Location: Foreign Disease-weed Science Research
Project Number: 8044-22000-042-02-R
Project Type: Reimbursable
Start Date: Jun 1, 2008
End Date: Dec 31, 2012
The objectives of this proposal are to characterize inoculum density relationships between P. ramorum and selected Eastern US forest and nursery hosts. We will determine the number of sporangia required to cause infection on several major Eastern forest species. Species to be evaluated include chestnut oak (Quercus prinus), northern red oak (Quercus rubra), red maple (Acer rubrum), native mountain laurel (Kalmia latifolia), and Rhododendron 'Cunningham's White'. For each host, we plan to determine the minimum amount of inoculum necessary for infection and characterize the relationship between inoculum density and symptom development in forest hosts. Results will help workers predict the likelihood of P. ramorum spreading from potentially infected ornamental nursery hosts to Eastern forests and be useful in developing pest risk assessments.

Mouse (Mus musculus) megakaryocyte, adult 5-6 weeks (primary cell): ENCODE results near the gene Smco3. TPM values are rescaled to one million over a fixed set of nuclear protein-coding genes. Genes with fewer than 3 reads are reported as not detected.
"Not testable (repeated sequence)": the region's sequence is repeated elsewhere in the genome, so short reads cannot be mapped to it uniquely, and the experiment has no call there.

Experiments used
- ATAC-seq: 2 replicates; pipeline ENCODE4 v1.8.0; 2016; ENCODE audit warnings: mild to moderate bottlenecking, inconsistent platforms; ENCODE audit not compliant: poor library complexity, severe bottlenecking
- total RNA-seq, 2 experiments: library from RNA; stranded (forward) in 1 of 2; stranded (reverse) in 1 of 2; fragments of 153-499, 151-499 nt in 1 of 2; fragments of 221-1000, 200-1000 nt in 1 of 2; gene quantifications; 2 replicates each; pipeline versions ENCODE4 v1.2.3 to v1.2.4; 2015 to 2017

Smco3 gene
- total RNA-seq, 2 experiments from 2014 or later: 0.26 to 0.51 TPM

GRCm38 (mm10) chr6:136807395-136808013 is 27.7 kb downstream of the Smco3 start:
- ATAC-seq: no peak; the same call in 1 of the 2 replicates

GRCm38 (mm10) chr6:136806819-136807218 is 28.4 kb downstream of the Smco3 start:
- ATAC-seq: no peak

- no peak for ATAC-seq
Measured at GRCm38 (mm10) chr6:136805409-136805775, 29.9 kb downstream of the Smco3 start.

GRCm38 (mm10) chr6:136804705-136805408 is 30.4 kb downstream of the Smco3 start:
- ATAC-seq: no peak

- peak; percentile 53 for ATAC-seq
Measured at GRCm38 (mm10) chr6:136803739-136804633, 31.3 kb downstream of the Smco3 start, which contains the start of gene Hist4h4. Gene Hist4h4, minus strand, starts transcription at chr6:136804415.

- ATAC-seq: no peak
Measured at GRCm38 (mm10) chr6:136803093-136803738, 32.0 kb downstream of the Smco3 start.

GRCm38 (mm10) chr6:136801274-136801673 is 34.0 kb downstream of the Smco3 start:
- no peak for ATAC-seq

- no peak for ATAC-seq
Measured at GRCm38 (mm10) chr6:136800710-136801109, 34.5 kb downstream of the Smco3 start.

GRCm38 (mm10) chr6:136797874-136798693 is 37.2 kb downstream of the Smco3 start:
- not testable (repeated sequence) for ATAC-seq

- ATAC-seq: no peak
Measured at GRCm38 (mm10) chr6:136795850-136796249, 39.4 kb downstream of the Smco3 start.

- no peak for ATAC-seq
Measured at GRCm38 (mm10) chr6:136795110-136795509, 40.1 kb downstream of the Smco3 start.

We will use our specialized containment facilities to investigate the relationship between inoculum density and disease for P. ramorum on five selected host species. All plant inoculations with P. ramorum will be conducted inside level BSL-3P plant disease quarantine containment greenhouses and laboratories. We will perform whole-plant and detached leaf experiments to determine the minimum number of sporangia required to cause disease on stems and foliage of three important Eastern forest species as well as the important understory species Kalmia latifolia (mountain laurel) and rhododendron 'Cunningham's White'. Stems and foliage will be inoculated using a range of inoculum concentrations from 0 to 5000 sporangia per ml, and plants placed in dew chambers for 7 days at 20ºC. Following incubation in dew chambers, lesion areas will be assessed by scanning leaves and using image analysis software. Detached leaf experiments will also be performed to allow use of a wider range of inoculum densities than would be feasible using whole plants.